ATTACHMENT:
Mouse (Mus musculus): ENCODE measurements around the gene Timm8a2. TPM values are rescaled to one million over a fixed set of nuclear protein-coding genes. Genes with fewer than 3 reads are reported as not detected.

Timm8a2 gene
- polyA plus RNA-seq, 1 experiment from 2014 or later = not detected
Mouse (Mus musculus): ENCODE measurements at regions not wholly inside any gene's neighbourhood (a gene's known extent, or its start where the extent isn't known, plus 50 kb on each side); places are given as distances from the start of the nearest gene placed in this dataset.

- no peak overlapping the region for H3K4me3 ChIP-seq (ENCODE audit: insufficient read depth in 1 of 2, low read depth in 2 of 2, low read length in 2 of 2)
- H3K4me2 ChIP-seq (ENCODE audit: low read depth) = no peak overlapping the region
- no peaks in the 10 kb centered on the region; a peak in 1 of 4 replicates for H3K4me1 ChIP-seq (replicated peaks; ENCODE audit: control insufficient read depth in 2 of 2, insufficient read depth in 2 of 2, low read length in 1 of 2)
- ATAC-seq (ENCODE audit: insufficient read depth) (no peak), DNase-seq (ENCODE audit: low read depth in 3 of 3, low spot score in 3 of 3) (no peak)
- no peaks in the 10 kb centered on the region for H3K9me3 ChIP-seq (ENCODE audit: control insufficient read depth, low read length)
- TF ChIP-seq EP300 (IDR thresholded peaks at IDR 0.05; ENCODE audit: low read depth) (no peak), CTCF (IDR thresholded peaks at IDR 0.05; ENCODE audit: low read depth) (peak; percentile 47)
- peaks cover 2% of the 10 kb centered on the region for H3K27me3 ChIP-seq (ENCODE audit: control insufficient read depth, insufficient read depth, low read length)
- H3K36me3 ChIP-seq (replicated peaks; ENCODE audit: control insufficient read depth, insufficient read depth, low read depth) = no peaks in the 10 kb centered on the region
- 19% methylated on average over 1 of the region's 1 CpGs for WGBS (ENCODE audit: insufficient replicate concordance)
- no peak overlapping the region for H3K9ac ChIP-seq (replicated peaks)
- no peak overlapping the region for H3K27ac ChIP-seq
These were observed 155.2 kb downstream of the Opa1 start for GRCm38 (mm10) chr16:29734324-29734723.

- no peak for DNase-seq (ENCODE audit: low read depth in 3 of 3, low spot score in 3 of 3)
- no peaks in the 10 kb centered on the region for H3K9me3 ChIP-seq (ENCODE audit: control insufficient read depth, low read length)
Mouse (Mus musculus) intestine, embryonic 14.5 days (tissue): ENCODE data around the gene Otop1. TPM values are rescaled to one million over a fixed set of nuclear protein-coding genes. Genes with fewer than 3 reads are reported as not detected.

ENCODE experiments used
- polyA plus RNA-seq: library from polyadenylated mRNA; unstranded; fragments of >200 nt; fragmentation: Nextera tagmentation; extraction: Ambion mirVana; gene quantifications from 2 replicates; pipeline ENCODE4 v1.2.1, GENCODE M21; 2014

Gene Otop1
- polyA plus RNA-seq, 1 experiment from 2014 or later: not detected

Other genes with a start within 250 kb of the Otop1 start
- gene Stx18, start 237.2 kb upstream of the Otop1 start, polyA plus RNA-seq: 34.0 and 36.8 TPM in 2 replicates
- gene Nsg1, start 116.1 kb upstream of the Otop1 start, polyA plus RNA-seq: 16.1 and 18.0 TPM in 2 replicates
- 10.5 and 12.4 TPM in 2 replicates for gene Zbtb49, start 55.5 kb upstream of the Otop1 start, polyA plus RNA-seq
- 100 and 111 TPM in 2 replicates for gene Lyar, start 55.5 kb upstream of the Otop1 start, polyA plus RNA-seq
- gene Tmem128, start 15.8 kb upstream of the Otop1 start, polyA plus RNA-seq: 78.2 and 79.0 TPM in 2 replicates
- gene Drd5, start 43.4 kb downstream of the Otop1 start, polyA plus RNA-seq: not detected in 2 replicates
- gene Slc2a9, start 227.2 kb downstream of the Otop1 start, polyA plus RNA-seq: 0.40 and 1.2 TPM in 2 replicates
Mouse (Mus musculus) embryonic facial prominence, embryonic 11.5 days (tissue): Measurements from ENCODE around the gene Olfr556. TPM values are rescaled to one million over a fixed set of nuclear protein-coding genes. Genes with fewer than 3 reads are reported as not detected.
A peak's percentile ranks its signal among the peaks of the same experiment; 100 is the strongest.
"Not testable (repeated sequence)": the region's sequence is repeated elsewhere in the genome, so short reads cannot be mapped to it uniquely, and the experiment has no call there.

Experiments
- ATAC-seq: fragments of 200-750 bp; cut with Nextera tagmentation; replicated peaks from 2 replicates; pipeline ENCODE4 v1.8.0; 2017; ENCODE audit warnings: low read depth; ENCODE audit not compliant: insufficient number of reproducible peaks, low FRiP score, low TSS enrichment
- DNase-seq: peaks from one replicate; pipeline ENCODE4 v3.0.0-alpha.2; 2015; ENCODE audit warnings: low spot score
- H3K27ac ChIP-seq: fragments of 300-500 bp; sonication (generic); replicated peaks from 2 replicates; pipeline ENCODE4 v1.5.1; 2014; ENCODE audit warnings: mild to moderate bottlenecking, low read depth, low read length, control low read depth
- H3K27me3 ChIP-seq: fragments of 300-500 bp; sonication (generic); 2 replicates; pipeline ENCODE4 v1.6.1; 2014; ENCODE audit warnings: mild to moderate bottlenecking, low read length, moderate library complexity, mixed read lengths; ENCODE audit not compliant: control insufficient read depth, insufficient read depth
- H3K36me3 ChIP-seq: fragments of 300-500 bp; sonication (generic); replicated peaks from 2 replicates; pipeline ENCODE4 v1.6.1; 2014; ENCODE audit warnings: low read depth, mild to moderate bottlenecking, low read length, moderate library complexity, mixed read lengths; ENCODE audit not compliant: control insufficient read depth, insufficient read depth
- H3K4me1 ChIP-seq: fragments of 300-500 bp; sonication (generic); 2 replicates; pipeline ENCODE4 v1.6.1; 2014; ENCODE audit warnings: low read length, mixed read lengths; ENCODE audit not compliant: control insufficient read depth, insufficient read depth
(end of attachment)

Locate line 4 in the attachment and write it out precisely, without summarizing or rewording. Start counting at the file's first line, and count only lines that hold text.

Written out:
Mouse (Mus musculus): ENCODE measurements at regions not wholly inside any gene's neighbourhood (a gene's known extent, or its start where the extent isn't known, plus 50 kb on each side); places are given as distances from the start of the nearest gene placed in this dataset.